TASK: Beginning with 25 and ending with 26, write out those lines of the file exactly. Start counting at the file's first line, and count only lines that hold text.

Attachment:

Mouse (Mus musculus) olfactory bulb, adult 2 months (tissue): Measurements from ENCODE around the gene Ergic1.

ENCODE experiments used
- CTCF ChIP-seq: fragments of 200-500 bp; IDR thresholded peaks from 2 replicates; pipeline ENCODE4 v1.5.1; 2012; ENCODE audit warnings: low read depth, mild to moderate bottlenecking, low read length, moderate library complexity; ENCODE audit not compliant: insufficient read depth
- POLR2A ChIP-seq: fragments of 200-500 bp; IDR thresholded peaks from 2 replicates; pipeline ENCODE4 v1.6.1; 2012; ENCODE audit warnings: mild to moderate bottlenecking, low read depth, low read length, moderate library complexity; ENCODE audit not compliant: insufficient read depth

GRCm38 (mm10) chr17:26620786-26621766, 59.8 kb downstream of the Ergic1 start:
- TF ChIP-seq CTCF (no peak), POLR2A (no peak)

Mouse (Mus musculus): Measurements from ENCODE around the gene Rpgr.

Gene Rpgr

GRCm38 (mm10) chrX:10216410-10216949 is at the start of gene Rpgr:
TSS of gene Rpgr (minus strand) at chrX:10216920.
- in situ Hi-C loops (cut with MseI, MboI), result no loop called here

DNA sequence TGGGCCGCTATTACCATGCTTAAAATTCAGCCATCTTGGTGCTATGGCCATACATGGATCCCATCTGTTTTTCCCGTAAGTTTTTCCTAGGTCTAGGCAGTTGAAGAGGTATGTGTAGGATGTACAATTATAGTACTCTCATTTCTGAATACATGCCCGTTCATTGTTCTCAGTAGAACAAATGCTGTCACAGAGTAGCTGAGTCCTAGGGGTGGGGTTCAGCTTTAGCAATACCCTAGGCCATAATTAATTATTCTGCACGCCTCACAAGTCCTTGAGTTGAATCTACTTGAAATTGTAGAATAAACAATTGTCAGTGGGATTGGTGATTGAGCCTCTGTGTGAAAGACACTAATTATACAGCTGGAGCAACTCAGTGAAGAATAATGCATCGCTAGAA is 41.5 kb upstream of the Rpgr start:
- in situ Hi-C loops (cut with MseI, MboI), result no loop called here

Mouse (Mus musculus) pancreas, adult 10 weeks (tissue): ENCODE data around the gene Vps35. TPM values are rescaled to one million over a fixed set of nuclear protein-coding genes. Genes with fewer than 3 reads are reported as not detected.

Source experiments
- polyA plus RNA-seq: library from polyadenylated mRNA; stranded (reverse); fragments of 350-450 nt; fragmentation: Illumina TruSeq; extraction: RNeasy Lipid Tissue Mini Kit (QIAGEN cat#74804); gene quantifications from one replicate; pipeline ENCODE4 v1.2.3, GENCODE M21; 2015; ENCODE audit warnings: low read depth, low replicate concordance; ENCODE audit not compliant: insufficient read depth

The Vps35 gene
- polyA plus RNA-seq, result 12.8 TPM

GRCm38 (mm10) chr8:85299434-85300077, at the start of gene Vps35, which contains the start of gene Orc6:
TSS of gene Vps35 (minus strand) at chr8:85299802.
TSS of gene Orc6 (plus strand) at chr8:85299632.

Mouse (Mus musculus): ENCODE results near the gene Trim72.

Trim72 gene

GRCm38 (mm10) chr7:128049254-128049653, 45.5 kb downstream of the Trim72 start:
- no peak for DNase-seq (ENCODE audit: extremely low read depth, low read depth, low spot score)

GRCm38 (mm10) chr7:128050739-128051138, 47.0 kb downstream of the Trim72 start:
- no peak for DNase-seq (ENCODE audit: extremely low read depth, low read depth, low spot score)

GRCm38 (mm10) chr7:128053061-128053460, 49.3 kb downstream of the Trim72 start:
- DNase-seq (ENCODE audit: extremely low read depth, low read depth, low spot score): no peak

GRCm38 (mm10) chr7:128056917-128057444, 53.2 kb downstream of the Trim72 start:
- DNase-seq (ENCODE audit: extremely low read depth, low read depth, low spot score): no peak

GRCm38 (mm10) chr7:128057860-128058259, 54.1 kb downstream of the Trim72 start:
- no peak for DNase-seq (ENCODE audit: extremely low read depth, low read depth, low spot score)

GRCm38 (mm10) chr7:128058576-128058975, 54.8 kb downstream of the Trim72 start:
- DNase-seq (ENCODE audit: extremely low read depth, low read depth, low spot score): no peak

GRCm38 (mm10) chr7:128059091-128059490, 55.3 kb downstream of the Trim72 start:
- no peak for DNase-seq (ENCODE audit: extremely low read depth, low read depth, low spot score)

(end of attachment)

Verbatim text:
- no peak for DNase-seq (ENCODE audit: extremely low read depth, low read depth, low spot score)

GRCm38 (mm10) chr7:128050739-128051138, 47.0 kb downstream of the Trim72 start: